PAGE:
Bruce has made it clear that he is taking a stand about what he perceives as racial injustices in this country, and his personal disappointment with President Trump’s response to a number of professional athletes’ totally peaceful, non-violent protests.

Bruce has shared with both me and his teammates that his feelings have nothing to do with a lack of patriotism or a hatred of any man, but rather everything to do with equality for men, women and children regardless of race or religion.

While Maxwell didn’t make his own statement to the media, he took to Instagram earlier in the day to express his frustration against the recent opposition to the protests, criticizing the President for endorsing “division of man and rights.”

Despite Trump’s profanity-laced directive to NFL owners on Friday, however, it’s clear the Athletics don’t share his sentiments. “The Oakland A’s pride ourselves on being inclusive,” the team said in a statement released after Maxwell’s demonstration. “We respect and support all of our players’ constitutional rights and freedom of expression.”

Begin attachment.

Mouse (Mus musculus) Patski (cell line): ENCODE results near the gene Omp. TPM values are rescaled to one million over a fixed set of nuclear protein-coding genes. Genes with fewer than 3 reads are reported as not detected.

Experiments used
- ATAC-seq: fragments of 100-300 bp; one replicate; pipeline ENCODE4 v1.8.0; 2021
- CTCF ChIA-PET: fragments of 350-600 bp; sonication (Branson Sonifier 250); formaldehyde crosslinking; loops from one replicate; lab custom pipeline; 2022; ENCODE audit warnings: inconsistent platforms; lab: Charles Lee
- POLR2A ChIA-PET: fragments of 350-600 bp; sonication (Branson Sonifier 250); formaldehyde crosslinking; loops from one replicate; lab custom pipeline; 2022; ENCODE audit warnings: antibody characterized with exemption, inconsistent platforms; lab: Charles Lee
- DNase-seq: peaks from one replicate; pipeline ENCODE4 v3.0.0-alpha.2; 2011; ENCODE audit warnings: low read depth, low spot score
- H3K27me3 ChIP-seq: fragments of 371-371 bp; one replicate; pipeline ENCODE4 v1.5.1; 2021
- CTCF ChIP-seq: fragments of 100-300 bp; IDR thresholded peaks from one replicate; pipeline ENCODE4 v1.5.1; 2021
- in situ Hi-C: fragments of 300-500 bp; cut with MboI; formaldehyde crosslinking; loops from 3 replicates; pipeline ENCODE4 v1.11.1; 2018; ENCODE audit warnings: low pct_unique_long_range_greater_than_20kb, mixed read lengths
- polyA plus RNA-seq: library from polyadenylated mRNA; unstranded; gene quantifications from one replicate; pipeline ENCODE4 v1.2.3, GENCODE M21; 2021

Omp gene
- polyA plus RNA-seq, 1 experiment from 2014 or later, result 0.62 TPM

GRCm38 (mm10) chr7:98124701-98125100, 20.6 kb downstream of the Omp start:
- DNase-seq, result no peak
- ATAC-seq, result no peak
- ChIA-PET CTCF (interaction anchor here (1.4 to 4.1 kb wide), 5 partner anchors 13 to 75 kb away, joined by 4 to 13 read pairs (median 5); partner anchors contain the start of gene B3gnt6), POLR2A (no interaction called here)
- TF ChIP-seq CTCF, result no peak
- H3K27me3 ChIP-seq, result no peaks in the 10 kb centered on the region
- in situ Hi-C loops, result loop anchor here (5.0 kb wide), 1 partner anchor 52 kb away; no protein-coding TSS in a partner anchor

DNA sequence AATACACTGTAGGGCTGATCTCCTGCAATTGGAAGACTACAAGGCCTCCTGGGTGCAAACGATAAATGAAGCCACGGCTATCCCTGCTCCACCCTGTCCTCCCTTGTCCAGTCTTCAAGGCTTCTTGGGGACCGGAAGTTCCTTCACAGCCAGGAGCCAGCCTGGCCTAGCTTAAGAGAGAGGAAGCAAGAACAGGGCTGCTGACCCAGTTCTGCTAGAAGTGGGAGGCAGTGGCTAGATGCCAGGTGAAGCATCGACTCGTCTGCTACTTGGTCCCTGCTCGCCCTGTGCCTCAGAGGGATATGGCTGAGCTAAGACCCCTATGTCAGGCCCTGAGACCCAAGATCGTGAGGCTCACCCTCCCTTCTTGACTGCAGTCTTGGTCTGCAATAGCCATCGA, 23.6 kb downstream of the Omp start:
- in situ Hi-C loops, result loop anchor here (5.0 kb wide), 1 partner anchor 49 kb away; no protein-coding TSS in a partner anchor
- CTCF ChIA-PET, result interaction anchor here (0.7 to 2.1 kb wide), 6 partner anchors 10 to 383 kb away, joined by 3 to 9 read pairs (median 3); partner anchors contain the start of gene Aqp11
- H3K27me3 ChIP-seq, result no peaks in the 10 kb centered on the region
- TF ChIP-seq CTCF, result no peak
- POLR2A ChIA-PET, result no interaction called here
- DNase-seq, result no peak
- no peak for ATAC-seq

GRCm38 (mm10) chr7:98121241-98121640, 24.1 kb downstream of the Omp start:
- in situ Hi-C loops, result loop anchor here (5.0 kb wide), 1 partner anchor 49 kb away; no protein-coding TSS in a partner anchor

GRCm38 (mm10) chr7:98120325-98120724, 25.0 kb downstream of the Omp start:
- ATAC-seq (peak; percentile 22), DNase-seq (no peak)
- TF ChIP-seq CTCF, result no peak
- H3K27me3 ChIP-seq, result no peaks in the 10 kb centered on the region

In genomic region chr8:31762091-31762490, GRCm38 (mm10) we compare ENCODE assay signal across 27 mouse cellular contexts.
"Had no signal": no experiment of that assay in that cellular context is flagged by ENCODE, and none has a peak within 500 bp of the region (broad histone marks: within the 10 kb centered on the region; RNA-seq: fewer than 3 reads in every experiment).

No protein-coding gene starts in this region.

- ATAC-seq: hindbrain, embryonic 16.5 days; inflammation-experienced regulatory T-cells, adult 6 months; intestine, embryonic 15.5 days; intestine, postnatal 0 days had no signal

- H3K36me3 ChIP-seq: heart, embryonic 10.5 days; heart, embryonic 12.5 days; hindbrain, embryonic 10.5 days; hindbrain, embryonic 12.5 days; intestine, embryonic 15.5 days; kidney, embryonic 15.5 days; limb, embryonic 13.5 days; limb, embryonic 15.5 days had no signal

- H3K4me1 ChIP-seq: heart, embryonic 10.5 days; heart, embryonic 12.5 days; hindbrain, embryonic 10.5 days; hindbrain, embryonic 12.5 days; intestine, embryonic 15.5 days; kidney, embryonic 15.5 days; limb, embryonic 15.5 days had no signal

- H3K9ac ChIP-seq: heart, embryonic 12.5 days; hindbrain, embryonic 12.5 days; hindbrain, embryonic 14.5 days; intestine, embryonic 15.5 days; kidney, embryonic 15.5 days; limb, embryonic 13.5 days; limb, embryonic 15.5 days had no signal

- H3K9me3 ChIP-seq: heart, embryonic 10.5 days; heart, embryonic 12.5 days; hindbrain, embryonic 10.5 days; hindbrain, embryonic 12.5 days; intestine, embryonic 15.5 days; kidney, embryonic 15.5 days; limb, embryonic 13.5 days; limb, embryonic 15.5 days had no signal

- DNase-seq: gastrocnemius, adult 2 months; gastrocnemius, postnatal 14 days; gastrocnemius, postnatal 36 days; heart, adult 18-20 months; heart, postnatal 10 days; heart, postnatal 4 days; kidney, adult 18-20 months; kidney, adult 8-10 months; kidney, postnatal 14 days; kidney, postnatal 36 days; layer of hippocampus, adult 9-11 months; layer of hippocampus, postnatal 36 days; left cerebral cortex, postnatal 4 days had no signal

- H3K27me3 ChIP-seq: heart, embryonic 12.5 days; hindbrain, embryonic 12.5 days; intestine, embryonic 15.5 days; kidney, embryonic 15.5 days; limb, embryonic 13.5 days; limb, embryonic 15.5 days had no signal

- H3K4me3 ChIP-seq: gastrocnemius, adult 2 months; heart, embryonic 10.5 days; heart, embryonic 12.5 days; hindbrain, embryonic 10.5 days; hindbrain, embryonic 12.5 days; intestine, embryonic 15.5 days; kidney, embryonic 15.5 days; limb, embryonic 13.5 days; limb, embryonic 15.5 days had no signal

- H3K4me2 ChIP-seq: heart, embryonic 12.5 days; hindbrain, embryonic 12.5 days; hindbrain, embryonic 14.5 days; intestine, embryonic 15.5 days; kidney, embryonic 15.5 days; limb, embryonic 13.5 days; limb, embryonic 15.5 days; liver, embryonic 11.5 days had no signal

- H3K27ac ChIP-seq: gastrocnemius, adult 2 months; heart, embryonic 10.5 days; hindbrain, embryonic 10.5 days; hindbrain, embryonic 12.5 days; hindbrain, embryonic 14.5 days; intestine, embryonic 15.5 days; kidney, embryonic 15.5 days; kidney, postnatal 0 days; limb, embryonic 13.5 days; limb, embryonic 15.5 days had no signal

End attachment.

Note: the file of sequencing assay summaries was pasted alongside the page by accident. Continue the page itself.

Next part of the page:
Whatever the fallout, kudos to Maxwell for taking a stand. He may be the first to do so in this particular arena, but he likely won’t be the last.

Alex Wilson broke his leg on a 103-MPH comebacker

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This one is brutal. Tigers’ right-handed reliever Alex Wilson was diagnosed with a broken leg after taking a blistering 103.8-MPH line drive off of his right leg during Saturday’s game against the Twins. According to the Detroit News’ Chris McCosky, it’s a non-displaced fibular fracture, but will still warrant an extended recovery period and signal the end of Wilson’s season.

Wilson replaced Drew VerHagen to start the eighth inning and worked a full count against Joe Mauer. Mauer roped an 93.3-MPH fastball back up the middle, where it struck the pitcher on his right calf. While Mauer took first base, Wilson got to his feet and tried to toss a warm-up pitch, but was in too much pain to continue and had to be helped off the field.

Even in a season that isn’t going anywhere in particular, this isn’t how you want it to end. The Tigers have yet to announce a recovery timetable for the 30-year-old reliever, but he won’t return to the mound until 2018. He exited Saturday’s outing with a 4.35 ERA, 2.3 BB/9 and 6.3 SO/9 over 60 innings.

The Tigers currently trail the Twins 10-3 in the bottom of the ninth inning.